Wednesday, April 17, 2013

Paris Wearing Asian, Not Asians Wearing Paris

Paris Hilton goes Malay
Milan? No. Seoul.

For years, Asians have rabidly chased logo-emblazoned European luxury goods. Asia now represents 50% of luxury goods sales globally. 94% of Japanese women in their 20’s have a Louis Vuitton handbag. There are more Gucci and Hermes stories in Hong Kong than Paris. As a result of this consumption fever, the top end of the market has skyrocketed in price. US$10,000 paid for a handbag? Ten years ago, that idea dropped jaws. Now, it happens at the drop of a hat (brand not relevant).
However, there is a trend emerging that hopefully won’t be a flash in the pan: Asian luxury brands. Asian consumers are starting to look for something a little different, a little more individual, a little lighter on the wallet. They are finding it comfortably close to home. There’s Farah Khan from Malaysia (hey, if it’s good enough for a limelight-hogging hotel heiress...). Couronne handbags from Seoul, which look they could have tumbled off a runway in MIlan. And Exception de Mixmind, which was launched into fashion stardom in China by the country’s dishy-looking first lady. Materials are first rate – leather is purchased from the same Italian or French houses who supply the major brands. Workmanship is top-notch – why not, most of the goods are made in Asia anyway. And design ideas are fresh and reflective of home grown cultures.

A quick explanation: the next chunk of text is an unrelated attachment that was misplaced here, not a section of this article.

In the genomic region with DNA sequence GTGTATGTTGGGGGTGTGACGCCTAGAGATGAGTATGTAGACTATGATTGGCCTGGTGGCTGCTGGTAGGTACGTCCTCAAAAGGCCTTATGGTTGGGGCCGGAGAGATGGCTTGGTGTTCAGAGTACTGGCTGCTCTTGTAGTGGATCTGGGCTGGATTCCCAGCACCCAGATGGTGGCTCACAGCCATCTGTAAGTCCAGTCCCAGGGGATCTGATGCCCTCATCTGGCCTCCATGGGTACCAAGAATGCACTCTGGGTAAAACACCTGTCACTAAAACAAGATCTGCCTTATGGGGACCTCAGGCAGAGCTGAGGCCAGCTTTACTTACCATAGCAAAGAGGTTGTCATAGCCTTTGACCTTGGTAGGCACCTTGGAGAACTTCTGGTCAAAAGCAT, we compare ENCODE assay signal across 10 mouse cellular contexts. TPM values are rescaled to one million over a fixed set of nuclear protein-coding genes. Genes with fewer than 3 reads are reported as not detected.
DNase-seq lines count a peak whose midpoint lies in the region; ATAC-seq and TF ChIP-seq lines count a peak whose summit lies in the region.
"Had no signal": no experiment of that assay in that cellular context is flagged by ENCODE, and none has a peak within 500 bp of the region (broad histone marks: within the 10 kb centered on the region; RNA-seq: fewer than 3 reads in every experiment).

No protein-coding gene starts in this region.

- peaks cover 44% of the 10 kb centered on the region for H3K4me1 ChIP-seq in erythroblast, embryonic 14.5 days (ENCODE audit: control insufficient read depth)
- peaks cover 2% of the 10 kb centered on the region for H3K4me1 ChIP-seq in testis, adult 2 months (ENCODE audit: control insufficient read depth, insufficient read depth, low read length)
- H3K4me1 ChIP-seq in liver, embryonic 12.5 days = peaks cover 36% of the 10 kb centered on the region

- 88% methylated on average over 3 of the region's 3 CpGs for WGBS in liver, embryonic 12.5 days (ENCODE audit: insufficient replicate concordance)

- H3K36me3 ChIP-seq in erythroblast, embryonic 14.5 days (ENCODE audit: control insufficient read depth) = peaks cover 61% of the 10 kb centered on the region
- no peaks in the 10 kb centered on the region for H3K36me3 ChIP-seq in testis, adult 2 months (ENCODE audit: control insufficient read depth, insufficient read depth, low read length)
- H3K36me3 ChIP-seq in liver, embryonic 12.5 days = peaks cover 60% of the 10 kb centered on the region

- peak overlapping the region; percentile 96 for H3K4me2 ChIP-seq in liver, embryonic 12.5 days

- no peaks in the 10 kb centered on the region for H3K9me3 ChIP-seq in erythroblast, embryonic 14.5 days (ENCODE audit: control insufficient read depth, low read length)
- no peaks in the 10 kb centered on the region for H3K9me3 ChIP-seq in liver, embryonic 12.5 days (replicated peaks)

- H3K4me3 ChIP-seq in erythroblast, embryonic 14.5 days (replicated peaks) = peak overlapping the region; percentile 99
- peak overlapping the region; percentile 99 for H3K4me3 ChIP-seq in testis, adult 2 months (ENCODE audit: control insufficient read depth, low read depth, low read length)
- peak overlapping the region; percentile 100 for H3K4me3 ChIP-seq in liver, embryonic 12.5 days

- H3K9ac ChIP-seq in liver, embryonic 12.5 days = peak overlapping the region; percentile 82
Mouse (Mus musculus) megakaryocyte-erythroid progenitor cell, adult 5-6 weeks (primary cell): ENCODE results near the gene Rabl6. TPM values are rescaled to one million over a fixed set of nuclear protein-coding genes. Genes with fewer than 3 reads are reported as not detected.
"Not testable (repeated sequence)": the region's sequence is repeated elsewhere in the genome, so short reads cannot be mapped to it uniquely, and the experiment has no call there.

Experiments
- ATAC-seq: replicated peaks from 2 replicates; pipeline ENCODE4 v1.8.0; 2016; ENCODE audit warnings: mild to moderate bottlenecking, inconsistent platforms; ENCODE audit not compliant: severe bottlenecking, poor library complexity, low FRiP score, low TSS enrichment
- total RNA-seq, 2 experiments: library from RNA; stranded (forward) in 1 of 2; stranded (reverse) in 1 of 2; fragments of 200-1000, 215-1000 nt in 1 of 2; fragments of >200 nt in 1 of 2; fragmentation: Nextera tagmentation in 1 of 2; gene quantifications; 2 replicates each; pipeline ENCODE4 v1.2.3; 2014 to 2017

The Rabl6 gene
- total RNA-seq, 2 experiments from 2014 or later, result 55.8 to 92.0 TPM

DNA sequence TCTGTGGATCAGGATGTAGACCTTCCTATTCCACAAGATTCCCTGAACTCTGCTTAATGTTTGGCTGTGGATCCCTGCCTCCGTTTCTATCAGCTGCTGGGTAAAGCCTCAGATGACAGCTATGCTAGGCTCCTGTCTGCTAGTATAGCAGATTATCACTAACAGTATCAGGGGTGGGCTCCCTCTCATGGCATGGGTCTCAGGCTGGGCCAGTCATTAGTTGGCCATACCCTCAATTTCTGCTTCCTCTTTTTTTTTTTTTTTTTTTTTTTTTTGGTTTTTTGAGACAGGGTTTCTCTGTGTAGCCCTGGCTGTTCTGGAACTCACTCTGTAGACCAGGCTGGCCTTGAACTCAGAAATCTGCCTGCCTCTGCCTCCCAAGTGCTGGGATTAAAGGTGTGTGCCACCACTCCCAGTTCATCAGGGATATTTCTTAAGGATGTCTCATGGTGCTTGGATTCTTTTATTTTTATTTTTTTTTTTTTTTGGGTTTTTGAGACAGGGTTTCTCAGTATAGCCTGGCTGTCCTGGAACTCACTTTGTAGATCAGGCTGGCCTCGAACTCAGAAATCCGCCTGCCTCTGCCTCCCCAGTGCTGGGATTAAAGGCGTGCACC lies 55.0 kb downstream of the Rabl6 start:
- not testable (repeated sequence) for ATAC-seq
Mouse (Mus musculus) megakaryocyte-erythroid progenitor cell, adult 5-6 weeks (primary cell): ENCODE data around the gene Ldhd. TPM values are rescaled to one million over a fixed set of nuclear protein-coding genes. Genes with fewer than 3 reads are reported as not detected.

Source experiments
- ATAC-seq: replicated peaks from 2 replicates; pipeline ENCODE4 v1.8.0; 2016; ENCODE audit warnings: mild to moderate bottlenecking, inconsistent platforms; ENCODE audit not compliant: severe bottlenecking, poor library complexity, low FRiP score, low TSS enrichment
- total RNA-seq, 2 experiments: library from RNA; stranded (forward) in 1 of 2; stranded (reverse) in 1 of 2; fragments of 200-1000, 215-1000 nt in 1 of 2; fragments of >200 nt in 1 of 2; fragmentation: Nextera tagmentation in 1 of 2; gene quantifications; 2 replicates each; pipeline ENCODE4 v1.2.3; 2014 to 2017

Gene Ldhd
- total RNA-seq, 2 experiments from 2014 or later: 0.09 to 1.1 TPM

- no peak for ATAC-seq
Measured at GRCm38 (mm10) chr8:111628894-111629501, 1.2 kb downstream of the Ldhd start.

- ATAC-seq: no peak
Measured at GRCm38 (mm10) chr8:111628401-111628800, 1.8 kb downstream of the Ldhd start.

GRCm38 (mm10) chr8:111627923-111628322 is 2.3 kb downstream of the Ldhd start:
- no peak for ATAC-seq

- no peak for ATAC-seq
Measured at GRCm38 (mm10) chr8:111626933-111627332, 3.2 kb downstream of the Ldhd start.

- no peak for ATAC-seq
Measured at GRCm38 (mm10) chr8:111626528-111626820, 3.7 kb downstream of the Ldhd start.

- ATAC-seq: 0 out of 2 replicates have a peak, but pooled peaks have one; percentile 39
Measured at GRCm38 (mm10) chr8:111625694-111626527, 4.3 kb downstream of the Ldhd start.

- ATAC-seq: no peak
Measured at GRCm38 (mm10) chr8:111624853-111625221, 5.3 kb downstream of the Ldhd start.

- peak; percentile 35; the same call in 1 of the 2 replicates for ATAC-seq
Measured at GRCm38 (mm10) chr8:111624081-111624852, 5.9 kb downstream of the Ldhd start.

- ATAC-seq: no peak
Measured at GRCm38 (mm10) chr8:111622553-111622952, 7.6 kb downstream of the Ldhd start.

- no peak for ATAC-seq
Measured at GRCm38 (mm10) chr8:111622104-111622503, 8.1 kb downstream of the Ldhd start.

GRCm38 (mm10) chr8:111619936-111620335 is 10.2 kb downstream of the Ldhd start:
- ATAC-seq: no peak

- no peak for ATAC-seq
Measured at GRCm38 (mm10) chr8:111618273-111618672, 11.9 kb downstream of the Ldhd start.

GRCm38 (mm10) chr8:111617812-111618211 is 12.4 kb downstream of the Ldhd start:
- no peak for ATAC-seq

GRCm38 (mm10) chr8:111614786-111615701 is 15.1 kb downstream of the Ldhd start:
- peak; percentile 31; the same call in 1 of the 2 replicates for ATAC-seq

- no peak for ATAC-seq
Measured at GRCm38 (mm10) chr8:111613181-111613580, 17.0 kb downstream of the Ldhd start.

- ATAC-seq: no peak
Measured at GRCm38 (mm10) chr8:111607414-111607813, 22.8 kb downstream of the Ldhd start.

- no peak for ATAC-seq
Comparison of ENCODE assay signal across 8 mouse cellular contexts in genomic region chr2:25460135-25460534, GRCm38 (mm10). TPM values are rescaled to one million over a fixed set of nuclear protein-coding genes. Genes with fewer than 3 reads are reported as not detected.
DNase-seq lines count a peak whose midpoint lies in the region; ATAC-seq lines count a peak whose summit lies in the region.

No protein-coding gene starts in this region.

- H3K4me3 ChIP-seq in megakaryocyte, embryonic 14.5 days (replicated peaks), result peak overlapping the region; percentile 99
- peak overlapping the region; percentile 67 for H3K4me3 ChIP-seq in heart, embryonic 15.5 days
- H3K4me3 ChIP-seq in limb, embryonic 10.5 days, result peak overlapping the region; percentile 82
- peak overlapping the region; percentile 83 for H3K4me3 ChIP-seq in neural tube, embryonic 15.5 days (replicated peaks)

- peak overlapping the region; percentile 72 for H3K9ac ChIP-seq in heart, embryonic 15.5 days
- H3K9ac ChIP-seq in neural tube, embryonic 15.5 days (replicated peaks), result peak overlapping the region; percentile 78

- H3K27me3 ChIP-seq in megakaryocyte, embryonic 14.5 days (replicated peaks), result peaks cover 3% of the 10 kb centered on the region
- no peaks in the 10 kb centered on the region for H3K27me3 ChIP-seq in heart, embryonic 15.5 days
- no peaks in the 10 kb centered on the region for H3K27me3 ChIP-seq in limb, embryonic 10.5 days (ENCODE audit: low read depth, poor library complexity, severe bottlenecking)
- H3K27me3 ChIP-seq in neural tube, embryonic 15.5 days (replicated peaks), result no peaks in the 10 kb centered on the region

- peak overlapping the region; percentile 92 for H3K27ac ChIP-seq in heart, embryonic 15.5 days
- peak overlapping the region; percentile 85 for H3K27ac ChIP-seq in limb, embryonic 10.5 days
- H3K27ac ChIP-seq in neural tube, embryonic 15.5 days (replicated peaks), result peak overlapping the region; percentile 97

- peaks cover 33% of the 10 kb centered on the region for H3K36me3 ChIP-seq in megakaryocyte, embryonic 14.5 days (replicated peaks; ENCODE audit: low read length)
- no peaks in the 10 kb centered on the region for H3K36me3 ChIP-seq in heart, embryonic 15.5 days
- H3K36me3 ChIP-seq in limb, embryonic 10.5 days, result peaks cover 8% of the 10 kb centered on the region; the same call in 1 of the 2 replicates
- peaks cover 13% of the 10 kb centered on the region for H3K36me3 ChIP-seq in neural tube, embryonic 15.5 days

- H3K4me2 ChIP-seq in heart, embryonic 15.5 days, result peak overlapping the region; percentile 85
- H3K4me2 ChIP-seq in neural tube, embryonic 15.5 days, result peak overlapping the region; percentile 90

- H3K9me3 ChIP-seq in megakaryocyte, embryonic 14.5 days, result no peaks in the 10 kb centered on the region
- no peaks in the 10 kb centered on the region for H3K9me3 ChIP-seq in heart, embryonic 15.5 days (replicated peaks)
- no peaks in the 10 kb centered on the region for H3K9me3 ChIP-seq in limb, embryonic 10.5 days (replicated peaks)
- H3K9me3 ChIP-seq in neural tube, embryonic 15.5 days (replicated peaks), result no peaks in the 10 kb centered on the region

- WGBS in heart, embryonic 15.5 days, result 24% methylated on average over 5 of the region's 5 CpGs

With global demand for luxury products slowing, the major European fashion houses have reason to be concerned about maintaining attractive growth rates. Asia has long been their Shangri-la, even though the region has also posed threats to their brands from counterfeiting. A new threat may be emerging. However, if that trend gives more choice back to the consumer, it’s one that might be just lovely, dahling.

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